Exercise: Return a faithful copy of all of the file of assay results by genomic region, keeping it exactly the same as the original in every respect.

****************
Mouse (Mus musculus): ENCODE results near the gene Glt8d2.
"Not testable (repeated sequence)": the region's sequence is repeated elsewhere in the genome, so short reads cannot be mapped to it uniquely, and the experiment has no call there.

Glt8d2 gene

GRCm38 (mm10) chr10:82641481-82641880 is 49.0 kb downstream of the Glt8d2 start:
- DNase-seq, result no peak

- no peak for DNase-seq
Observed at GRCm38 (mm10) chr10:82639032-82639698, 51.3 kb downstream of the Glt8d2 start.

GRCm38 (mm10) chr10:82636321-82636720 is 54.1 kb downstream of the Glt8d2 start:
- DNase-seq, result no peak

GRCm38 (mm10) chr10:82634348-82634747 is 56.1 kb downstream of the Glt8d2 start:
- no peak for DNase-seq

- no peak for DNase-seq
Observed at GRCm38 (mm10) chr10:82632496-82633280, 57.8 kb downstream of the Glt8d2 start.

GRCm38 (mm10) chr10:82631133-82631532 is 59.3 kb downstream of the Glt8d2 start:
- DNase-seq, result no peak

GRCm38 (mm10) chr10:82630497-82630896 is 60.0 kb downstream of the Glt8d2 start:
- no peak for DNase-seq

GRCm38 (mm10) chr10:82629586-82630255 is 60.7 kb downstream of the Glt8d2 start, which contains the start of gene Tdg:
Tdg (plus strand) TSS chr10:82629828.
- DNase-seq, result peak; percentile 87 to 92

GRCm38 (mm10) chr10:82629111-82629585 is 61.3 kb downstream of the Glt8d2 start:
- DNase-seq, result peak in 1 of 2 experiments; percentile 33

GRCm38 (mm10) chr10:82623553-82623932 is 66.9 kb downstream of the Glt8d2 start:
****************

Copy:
Mouse (Mus musculus): ENCODE results near the gene Glt8d2.
"Not testable (repeated sequence)": the region's sequence is repeated elsewhere in the genome, so short reads cannot be mapped to it uniquely, and the experiment has no call there.

Glt8d2 gene

GRCm38 (mm10) chr10:82641481-82641880 is 49.0 kb downstream of the Glt8d2 start:
- DNase-seq, result no peak

- no peak for DNase-seq
Observed at GRCm38 (mm10) chr10:82639032-82639698, 51.3 kb downstream of the Glt8d2 start.

GRCm38 (mm10) chr10:82636321-82636720 is 54.1 kb downstream of the Glt8d2 start:
- DNase-seq, result no peak

GRCm38 (mm10) chr10:82634348-82634747 is 56.1 kb downstream of the Glt8d2 start:
- no peak for DNase-seq

- no peak for DNase-seq
Observed at GRCm38 (mm10) chr10:82632496-82633280, 57.8 kb downstream of the Glt8d2 start.

GRCm38 (mm10) chr10:82631133-82631532 is 59.3 kb downstream of the Glt8d2 start:
- DNase-seq, result no peak

GRCm38 (mm10) chr10:82630497-82630896 is 60.0 kb downstream of the Glt8d2 start:
- no peak for DNase-seq

GRCm38 (mm10) chr10:82629586-82630255 is 60.7 kb downstream of the Glt8d2 start, which contains the start of gene Tdg:
Tdg (plus strand) TSS chr10:82629828.
- DNase-seq, result peak; percentile 87 to 92

GRCm38 (mm10) chr10:82629111-82629585 is 61.3 kb downstream of the Glt8d2 start:
- DNase-seq, result peak in 1 of 2 experiments; percentile 33

GRCm38 (mm10) chr10:82623553-82623932 is 66.9 kb downstream of the Glt8d2 start: